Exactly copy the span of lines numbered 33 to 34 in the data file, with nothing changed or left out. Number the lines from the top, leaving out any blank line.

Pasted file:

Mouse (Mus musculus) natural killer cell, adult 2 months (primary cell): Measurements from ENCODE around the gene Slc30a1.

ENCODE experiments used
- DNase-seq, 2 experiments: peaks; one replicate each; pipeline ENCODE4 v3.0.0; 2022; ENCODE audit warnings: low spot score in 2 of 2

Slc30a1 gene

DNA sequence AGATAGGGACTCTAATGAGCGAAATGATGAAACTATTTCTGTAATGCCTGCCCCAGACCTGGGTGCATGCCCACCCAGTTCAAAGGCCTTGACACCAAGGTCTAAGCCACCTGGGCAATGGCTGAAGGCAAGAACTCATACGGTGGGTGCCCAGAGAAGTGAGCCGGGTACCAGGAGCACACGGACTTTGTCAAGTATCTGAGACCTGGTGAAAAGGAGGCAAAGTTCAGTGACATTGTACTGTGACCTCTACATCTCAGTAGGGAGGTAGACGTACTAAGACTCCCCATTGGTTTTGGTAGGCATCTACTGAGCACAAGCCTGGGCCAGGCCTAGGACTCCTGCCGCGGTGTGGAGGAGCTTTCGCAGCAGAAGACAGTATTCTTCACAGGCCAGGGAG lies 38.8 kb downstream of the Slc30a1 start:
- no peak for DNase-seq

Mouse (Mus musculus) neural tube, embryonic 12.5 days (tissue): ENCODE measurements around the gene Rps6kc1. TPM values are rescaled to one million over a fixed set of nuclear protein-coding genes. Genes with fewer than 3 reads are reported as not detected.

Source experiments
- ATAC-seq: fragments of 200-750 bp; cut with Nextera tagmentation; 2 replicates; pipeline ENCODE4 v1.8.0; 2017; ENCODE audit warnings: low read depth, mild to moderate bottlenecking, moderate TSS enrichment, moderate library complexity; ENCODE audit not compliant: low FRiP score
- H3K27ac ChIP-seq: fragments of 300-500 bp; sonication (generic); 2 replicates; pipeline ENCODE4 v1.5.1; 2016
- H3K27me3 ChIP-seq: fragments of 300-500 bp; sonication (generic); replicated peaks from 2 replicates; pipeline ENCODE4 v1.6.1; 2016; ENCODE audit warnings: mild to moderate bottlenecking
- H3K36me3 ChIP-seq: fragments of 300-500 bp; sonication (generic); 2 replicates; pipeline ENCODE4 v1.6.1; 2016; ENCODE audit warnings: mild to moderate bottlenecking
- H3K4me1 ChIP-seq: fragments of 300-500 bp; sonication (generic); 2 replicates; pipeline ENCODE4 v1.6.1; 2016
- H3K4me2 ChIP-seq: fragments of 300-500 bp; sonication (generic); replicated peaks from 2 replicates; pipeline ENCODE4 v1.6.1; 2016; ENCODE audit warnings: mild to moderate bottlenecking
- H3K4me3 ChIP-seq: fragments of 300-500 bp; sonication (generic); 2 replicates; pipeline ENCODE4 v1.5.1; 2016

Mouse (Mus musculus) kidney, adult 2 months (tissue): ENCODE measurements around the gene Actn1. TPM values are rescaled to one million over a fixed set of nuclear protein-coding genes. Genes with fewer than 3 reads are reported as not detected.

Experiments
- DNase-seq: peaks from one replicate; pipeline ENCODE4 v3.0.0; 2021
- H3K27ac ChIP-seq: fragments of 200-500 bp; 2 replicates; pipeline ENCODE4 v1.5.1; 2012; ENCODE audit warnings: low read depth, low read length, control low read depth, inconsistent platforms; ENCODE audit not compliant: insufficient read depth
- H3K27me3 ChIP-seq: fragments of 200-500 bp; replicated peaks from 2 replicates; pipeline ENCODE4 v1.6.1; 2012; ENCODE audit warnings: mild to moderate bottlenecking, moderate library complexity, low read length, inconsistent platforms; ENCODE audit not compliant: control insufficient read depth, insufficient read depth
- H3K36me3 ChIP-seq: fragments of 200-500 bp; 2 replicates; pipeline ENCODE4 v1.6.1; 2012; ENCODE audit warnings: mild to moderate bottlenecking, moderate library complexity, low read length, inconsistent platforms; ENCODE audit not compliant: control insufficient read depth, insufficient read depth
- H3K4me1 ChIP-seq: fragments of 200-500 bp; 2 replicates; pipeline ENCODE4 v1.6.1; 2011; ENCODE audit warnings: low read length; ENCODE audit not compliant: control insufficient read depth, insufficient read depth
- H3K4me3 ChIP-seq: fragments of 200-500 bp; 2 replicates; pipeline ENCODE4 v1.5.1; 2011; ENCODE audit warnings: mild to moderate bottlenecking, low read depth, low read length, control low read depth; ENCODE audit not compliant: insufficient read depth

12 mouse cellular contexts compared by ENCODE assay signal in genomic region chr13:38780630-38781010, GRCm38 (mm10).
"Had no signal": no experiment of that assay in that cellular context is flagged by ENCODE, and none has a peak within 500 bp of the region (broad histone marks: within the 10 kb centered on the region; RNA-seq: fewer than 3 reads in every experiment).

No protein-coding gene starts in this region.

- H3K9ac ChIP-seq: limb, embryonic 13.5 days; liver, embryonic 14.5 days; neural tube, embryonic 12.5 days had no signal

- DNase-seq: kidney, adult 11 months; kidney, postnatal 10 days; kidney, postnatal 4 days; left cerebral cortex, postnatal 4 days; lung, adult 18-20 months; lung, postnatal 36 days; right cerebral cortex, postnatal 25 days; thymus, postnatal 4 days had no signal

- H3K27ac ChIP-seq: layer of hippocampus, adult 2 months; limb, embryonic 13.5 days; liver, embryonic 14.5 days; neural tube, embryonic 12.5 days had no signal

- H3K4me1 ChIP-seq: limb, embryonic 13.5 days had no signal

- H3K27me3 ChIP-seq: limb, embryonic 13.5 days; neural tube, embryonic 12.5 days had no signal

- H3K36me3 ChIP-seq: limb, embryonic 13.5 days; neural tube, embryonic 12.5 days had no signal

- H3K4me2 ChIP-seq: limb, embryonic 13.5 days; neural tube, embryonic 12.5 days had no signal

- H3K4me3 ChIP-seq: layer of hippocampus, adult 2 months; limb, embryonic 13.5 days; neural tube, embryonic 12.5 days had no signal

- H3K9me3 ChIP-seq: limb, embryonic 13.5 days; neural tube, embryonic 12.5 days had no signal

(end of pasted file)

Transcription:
- H3K4me2 ChIP-seq: limb, embryonic 13.5 days; neural tube, embryonic 12.5 days had no signal

- H3K4me3 ChIP-seq: layer of hippocampus, adult 2 months; limb, embryonic 13.5 days; neural tube, embryonic 12.5 days had no signal